Saur Revolution

Saur Revolution
Part of the Afghanistan conflict and the Cold War
Day after Saur revolution in Kabul (773).jpg
Troops and vehicles at the gates of the Arg (presidential palace) in Kabul on 28 April 1978
Date27–28 April 1978
(1 day)
Location
Result

PDPA victory

Belligerents
 Republic of Afghanistan People's Democratic Party of Afghanistan
Commanders and leaders
Mohammed Daoud Khan 
Abdul Qadir Nuristani 
Ghulam Haidar Rasuli 
Sayyid Abdullah  
Nur Muhammad Taraki[2]
Hafizullah Amin
Mohammad Aslam Watanjar[2]
Abdul Qadir
Babrak Karmal[2]
Units involved
Presidential Guard
Afghan Army
Afghan Police
PDPA-affiliated Afghan Army units
Casualties and losses
2,000+ killed (combined)

The Saur Revolution or Sowr Revolution (Pashto: د ثور انقلاب; Dari: إنقلاب ثور or ۷ ثور, lit.'7th Saur'),[3] also known as the April Revolution[4] or the April Coup,[3] was staged on 27–28 April 1978 by the People's Democratic Party of Afghanistan (PDPA) and overthrew Afghan president Mohammed Daoud Khan, who had himself taken power in the 1973 Afghan coup d'état and established an autocratic one-party system in the country. Khan and most of his family were killed at the presidential palace in Kabul by PDPA-affiliated military officers, after which his supporters were purged and killed.[5] The revolution resulted in the creation of a socialist Afghan government that was aligned with the Soviet Union, with Nur Muhammad Taraki serving as the PDPA's General Secretary of the Revolutionary Council. Saur or Sowr is the Dari-language name for the second month of the Solar Hijri calendar, during which the uprising took place.[6]

The uprising was ordered by PDPA member Hafizullah Amin, who would become a significant figure in the revolutionary government; at a press conference in New York in June 1978, Amin claimed that the event was not a coup d'état, but rather a popular revolution carried out by the "will of the people".[7] The Saur Revolution involved heavy fighting in Afghanistan and resulted in the deaths of as many as 2,000 military personnel and civilians combined.[8] It remains as a significant event in Afghanistan's history as it marked the beginning of decades of continuous conflict in the country.[9]

  1. ^ "1978: Afghan coup rebels claim victory". 29 April 1978.
  2. ^ a b c "The KGB in Afghanistan: Mitrokhin Documents Disclosed". Federation of American Scientists. 25 February 2002.
  3. ^ a b "TOWARDS EQUALITY: How Afghan women conquer 27% share in parliament after decades of war | The Asahi Shimbun: Breaking News, Japan News and Analysis". The Asahi Shimbun. Retrieved 2021-10-13.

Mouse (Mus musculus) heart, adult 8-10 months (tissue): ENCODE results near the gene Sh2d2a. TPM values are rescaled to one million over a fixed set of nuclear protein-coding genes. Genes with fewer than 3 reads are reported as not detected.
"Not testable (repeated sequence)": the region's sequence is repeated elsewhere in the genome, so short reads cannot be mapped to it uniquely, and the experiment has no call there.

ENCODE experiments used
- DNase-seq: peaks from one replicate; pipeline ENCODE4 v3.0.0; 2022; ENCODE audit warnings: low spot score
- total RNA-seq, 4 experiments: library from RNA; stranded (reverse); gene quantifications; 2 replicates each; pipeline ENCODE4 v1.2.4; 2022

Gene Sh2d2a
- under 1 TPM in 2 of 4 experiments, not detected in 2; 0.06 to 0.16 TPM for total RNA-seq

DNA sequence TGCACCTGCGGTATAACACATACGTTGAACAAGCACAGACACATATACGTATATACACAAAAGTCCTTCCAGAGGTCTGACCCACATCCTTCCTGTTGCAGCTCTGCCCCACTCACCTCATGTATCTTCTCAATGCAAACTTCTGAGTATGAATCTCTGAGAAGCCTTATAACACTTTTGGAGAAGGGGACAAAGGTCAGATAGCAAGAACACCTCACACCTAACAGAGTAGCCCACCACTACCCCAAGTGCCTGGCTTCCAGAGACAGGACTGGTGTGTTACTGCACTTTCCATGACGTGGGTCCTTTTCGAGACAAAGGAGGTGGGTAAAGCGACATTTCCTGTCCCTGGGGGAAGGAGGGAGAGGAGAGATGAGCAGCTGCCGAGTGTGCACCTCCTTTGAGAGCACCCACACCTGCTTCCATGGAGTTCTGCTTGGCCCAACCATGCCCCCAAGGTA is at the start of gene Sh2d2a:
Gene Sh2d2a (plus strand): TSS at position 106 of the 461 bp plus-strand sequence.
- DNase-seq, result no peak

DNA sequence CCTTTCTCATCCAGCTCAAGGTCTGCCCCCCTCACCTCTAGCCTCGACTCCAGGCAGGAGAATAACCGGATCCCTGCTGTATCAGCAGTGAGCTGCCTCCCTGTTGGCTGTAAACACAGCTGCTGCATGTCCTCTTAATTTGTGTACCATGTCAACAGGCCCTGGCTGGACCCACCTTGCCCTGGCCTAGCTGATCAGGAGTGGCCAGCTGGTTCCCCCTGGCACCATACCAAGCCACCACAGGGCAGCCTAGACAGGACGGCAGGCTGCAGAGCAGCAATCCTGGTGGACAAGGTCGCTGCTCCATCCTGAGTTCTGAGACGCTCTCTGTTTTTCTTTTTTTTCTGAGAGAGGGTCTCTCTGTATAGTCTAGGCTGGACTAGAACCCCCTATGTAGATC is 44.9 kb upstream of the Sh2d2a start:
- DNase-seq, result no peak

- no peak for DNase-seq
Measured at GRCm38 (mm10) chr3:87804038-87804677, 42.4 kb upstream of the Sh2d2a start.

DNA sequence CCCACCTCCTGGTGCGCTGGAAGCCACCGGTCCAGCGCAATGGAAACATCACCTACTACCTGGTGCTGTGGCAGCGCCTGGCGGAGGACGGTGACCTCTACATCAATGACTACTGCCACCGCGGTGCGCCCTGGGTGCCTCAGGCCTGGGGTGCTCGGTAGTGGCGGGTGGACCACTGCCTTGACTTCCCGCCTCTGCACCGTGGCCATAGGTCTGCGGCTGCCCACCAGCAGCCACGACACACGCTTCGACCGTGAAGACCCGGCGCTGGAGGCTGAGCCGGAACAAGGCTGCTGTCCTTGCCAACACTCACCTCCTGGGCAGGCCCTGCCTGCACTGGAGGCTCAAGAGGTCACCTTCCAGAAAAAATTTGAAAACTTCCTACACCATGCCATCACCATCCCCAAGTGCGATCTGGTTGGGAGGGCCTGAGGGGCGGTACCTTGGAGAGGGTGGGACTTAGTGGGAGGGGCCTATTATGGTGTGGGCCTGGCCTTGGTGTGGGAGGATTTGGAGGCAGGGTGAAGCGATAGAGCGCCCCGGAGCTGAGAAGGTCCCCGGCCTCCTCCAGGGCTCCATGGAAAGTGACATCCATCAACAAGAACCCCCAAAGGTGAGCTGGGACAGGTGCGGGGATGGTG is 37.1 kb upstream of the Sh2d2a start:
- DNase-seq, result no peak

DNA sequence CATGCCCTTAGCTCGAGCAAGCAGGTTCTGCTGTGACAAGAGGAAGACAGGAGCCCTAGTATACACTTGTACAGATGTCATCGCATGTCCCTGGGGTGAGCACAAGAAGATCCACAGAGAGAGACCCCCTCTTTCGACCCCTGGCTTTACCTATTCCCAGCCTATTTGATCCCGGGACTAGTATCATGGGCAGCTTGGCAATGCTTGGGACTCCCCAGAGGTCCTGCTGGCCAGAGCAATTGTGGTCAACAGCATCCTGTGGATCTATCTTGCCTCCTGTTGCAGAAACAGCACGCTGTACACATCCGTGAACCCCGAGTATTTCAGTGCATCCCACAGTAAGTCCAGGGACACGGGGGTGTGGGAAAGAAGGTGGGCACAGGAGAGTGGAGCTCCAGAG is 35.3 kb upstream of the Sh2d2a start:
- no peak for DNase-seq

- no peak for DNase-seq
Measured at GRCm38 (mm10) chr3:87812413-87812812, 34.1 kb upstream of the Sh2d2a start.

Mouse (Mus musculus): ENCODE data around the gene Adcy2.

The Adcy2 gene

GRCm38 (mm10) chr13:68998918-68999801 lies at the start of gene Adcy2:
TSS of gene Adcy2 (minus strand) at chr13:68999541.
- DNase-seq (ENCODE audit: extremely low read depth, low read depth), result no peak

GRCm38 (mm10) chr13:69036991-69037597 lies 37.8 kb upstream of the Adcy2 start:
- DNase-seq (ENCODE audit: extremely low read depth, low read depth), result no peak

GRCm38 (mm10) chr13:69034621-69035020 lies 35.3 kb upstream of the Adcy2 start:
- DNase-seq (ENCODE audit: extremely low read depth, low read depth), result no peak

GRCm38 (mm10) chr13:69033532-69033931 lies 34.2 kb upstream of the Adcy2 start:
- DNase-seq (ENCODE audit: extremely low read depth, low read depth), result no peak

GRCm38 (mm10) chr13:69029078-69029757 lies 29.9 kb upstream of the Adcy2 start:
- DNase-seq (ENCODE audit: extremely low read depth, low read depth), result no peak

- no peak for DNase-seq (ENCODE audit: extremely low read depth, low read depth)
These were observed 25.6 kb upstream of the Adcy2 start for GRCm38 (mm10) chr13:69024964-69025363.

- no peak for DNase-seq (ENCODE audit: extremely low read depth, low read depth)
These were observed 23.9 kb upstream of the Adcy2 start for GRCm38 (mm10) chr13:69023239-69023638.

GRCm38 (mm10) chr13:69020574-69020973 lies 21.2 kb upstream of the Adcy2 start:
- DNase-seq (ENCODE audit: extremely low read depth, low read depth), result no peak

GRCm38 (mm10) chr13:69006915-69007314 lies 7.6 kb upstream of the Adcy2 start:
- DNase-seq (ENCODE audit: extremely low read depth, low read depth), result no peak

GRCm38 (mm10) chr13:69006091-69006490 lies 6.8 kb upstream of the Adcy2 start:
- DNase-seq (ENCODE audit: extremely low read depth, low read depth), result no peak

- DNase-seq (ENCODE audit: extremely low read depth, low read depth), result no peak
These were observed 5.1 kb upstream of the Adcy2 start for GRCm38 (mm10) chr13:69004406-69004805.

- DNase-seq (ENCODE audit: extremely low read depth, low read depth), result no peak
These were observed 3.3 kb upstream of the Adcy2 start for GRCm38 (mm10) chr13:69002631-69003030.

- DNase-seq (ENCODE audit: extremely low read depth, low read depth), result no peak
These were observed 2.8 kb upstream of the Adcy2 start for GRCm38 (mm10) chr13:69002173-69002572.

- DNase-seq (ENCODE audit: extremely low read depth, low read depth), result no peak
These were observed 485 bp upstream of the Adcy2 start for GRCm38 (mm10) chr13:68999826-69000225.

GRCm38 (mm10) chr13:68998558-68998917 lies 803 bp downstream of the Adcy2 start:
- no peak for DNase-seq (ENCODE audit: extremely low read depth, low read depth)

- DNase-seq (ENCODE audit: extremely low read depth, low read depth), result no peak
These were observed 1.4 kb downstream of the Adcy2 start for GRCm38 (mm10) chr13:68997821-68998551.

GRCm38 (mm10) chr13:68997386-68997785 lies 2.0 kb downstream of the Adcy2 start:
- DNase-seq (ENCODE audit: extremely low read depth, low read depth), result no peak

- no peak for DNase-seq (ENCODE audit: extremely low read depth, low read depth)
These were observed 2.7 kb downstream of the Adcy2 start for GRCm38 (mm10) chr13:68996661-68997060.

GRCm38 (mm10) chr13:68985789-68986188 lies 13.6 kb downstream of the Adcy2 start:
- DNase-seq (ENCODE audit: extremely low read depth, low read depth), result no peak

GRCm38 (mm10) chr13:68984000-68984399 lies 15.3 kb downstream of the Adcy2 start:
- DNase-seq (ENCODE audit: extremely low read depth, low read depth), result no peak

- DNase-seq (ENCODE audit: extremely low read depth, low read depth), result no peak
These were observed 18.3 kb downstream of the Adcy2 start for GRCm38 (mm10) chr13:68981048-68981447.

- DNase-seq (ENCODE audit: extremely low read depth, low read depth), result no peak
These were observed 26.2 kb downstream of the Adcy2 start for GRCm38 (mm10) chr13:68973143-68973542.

4. ^ "An April Day That Changed Afghanistan 1: Four decades after the leftist takeover". Afghanistan Analysts Network - English (in Pashto). 2018-04-25. Retrieved 2021-10-13.
  5. ^ "Mohammad Daud Khan". Afghanland.com. 2000. Archived from the original on 2017-08-17. Retrieved 2018-03-11.
  6. ^ Rubin, Barnett R. (2002). The Fragmentation of Afghanistan: State Formation and Collapse in the International System (2nd ed.). New Haven (CT): Yale University Press. pp. 104–105. ISBN 978-0-300-09519-7.
  7. ^ AP Archive (2015-07-24), SYND 6 6 78 AFGHAN FOREIGN MINISTER HAFIZULLAH PRESS CONFERENCE ON RECENT COUP, archived from the original on 2021-12-13, retrieved 2018-03-11
  8. ^ "There was, therefore, little to hinder the assault mounted by the rebel 4th Armored Brigade, led by Major Mohammed Aslam Watanjar, who had also been prominent in Daoud's own coup five years before. Watanjar first secured the airport, where the other coup leader, Colonel Abdul Qadir, left by helicopter for the Bagram air base. There he took charge and organized air strikes on the royal palace, where Daoud and the presidential guard were conducting a desperate defense. Fighting continued the whole day and into the night, when the defenders were finally overwhelmed. Daoud and almost all of his family members, including women and children, died in the fighting. Altogether there were possibly as many as two thousand fatalities, both military and civilian." p. 88 of Ewans, Martin (2002) Afghanistan: A Short History of Its People and Politics HarperCollins, New York, Page 88 ISBN 0-06-050507-9
  9. ^ "An April Day That Changed Afghanistan 1: Four decades after the leftist takeover". 25 April 2018.

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